RALEIGH — North Carolina Democrats say they’ve got the energy and voters on their side heading into the 2014 legislative elections because of what Republicans in charge of state government did in 2013.
Democrats say people are unhappy with GOP decisions to refuse teacher raises, reduce unemployment benefits and decline Medicaid expansion, all of which helped inspire the Moral Monday protest movement. The new voter ID law also angered Democrats.
“We are now well positioned to hold the Republicans accountable for the mess they’ve made in Raleigh, and to break up the Republicans’ supermajority,” House Minority Leader Larry Hall, D-Durham, said as he praised his party’s lineup of legislative candidates.
All 170 legislative seats are up for re-election in November.
But barring a political tremor, it will be difficult for Democrats to slash the wide margins Republicans have earned over the past two elections. The victories gave the GOP sole control over the House and Senate for the first time in 140 years.
Even making small gains may be a challenge. The advantages Republicans have earned in redistricting, fundraising and incumbency aren’t fading. And national GOP forces will potentially spend tens of millions of dollars to defeat Democratic U.S. Sen. Kay Hagan, which could affect the legislative races further down the ballot. There’s also frustration with President Barack Obama’s health care law.
“At this point I don’t see a significant number of seats changing partisan control in this election,” said Joe Stewart with the North Carolina Free Enterprise Foundation, which tracks state politics for businesses. At first glance, “it’s shaping up to be a Republican year,” says Stewart, who previously worked for Democratic State Treasurer Richard Moore.
Republicans hold 77 of the 120 seats in the House and 33 of the 50 Senate seats — 38 seats more than when Democrats last controlled the legislature in 2010. Each chamber has enough Republicans to override a governor’s veto if they stick together.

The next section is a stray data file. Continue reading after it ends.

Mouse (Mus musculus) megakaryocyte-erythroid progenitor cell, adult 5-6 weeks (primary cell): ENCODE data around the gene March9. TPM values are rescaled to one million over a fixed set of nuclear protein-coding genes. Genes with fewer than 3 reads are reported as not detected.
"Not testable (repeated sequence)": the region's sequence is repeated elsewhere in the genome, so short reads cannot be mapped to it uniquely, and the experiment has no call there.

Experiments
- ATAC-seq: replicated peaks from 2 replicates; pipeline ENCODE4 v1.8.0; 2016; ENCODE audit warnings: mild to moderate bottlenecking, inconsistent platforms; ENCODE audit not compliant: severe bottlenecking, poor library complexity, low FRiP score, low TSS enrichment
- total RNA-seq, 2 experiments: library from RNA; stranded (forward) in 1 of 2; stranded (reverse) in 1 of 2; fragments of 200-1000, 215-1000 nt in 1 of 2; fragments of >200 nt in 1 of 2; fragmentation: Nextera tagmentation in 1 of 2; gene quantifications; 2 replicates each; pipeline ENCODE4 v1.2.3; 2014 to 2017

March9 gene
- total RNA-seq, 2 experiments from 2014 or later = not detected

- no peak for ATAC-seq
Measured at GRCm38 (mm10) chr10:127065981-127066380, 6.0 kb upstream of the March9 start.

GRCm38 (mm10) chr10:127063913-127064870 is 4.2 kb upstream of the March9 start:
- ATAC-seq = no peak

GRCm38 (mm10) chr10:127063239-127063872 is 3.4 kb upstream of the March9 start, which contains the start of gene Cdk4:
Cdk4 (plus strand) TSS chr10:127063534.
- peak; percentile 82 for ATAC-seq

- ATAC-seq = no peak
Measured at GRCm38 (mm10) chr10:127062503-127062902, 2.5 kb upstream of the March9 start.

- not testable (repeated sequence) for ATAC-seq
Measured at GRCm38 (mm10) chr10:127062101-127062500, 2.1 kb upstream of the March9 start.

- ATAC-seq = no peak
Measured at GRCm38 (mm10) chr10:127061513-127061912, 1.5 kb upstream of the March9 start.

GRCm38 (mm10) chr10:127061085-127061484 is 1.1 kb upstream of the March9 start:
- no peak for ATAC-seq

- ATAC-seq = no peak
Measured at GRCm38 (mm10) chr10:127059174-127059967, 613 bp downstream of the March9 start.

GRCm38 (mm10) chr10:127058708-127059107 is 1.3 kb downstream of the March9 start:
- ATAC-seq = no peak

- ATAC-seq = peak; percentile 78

Voters should be concerned about such an overwhelming majority, said Rep. Ken Goodman, D-Richmond.
“It does not create good government,” he said. “There is no give and take and good compromise.”
Democrats would have to gain six seats in the House or four in the Senate to prevent Republican veto overrides.
Republicans contend they have passed good legislation that reduced tax rates and regulations while putting the state and businesses on firmer fiscal footing. They also vow to raise salaries for teachers when legislators reconvene in May.
“With a quickly improving economic situation and a national souring on the Democratic brand, the electorate’s mood is trending towards the Republicans,” state House Republican Caucus director Josh Thomas wrote in a memo to GOP leaders Friday.
The first step toward the Nov. 4 elections was completed with Friday’s candidate filing deadline. Democrats are fielding at least one candidate in 38 Senate districts and 87 House districts, according to party officials. Those are roughly the same number of districts where Democrats fielded candidates in 2010 and 2012.
Republicans fielded candidates in several more districts than Democrats, according to State Board of Elections data. Republican candidates know “they can come and make a difference” if elected, said Rep. Ruth Samuelson, R-Mecklenburg, who led candidate recruitment.
The outcome of nearly one-third of the seats is essentially decided because only one major-party candidate filed for them. The number of unopposed candidates is higher compared to 2012, when new district boundaries attracted more candidates.
Legislators and campaign consultants for both parties highlight a handful of swing districts or districts that slightly favor the opposition as places where they’re hopeful they can pick up seats. Democrats point to at least eight in the House and four in the Senate.
“We want to have candidates in every district, but really the most important thing is to have strong candidates in the competitive districts,” said Senate Minority Whip Josh Stein, D-Wake. He said there’s energy among “people who are really fed up with what the Republicans have done in North Carolina.”
While opportunities for Senate Republican expansion are few, House Republicans point to fielding candidates in seven highly competitive seats held by Democrats.
Thomas wrote in his memo that the Moral Monday movement and unpopular policy positions by Democrats “will continue to push conservative Democrats into our camp and place our opponents at a significant disadvantage in some races,” he wrote.
Republicans enter the 2014 election cycle with a money advantage. For example, Thomas calculated House Republican forces have $2.4 million, or three times what Democrats have. But former Gov. Jim Hunt, even today the state’s most popular Democrat, is raising money to help his party’s legislative candidates this year.